And so you see this real fragile stability taking hold amid enormous challenge, and a real threat of ISIS reemergence. So what they're looking for is any opening that they possibly can use.
And it's interesting. One mother we met said, what we really love is that women are in all kinds of new roles all around Raqqa. What we're really worried about is the city falling back into chaos.
And that's what you hear a lot.
One of the big challenges also in that part of the country is what to do with the people who were either held by ISIS or were members of ISIS, especially the so-called ISIS wives.
These are women who traveled with their husbands to join ISIS. How do they feel about ISIS today? And how are they raising their children?
So it depends on who you talk to.
The women that we spoke with — and I think that you should call them both ISIS wives and followers, right, because they were very much adherents to what was happening.
And so you talk to them, and you hear this mix of real disappointment and disillusionment with Baghdadi, who is the head of the Islamic State, because they are deeply bitter about the fact that children of these women who were part of ISIS died of starvation in Baghouz, in the last ISIS holdout, while leadership had access, as one mother told me, to potato chips and juice and Pepsi, while our children died in our arms.
And you really do hear that. Now, at the same time, you have this united nations of ISIS that is in this whole camp with people from Seychelles and Germany and Amsterdam and all kinds of countries, right?
And you walk in and you hear a real rainbow of languages being spoken as people talk about it. And you see how far-reaching this project was. And you wonder. There is this camp in Hol was — had 9,000 people in a school running before Baghouz. It was prepared for 30,000 to 40,000. It now has 73,000 people, at least 60 percent of them children.
And they're trying to figure out what to do with this, including all of the foreigners, who absolutely no one wants to take back.
Because the Kurds don't have the capacity really to do much with them.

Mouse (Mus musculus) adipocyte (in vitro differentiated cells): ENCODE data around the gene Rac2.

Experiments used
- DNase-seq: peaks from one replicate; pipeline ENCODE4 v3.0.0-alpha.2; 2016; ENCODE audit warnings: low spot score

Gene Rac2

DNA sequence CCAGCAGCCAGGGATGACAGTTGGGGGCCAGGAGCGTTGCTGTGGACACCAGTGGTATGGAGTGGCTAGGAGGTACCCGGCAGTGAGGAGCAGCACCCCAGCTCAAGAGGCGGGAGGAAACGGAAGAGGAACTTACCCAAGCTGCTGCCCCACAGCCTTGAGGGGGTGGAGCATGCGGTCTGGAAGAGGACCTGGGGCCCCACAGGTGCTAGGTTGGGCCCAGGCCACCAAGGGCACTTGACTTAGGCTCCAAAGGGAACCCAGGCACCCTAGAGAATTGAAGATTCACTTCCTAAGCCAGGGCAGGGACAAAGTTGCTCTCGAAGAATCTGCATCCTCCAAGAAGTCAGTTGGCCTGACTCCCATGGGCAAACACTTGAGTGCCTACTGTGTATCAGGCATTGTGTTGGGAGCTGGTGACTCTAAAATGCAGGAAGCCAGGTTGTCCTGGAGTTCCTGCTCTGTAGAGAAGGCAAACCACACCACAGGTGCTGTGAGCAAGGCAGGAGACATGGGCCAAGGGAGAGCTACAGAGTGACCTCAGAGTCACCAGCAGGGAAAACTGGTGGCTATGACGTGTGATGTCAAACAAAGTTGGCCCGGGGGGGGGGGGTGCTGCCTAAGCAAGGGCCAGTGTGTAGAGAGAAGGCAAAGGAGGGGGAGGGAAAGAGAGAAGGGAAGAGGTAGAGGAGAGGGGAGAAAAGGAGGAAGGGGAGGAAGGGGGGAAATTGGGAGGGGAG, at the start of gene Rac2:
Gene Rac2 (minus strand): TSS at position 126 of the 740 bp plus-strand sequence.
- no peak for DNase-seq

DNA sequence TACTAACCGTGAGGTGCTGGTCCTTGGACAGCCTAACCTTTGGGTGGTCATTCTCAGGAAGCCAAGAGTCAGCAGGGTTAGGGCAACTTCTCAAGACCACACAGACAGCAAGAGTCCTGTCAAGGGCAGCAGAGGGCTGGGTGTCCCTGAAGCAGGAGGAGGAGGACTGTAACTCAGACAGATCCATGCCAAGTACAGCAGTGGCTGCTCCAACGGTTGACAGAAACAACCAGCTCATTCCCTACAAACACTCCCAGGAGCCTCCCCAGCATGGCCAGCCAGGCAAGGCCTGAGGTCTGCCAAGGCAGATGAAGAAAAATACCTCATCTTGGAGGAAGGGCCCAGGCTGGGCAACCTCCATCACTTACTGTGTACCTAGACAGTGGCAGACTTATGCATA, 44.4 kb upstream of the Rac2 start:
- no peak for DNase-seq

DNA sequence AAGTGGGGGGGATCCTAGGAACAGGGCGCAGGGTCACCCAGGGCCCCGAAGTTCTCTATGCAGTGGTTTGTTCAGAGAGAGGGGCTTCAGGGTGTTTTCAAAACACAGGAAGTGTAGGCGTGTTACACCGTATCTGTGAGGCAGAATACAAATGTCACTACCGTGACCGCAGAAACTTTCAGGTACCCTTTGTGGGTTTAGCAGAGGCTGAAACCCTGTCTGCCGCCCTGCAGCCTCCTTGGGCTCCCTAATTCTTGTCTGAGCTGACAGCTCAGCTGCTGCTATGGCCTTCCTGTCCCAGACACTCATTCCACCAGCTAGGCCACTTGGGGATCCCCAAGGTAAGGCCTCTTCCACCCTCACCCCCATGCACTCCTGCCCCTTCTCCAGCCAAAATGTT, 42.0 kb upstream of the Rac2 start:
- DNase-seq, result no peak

But just think. Until a few months ago, right, i mean, they were fighting the people. And now we have asked them to please not only house them, feed them, shelter them, make sure that viruses don't spread, that the health care is taken care of, but also, help us hold people that their own home countries don't want.
Let's quickly look toward the future.
Hassan Hassan, what do you see in Idlib? Do you think this onslaught will continue? And are we going to see it spread past Idlib?
Well, I think both Russia and the regime will eventually want to take all of Idlib, because this is the last stronghold held by the Syrian rebel forces.
In my opinion, the preference by the Syrian regime is to demolish the hauler. The reason why that is, is because they know that, even after they expel the Syrian rebel forces from these areas, that will be — that will turn into an endless underground campaign, insurgency by these forces. So they don't want to take chances, essentially, of having some remnants of the rebels in that very critical area.
Gayle Tzemach Lemmon, what do you see, quickly, in the north, North and Northeastern Syria, these threats to stability?
Do the Kurds have the capacity to prevent instability? And is the U.S. focused enough on it?
So, the U.S. is the Oz-like presence that you don't see, but everybody knows. And, so far, they have been able to keep out the regime, Iran — Turkey.
And they have been able to keep ISIS more or less at bay with a partner force that is doing its job every single day. So the challenge is, what comes next? And that has always been the question.
You hear — talk to SDF leadership, to folks who are part of this partner force, and they are focused on trying to work with the Americans to get to a deal with Turkey. And they're very quick to talk to you about it. Whether that deal can be achieved is a whole other question.
Gayle Tzemach Lemmon with Council on Foreign Relations, Hassan Hassan, Center For Global Policy, thanks to you both.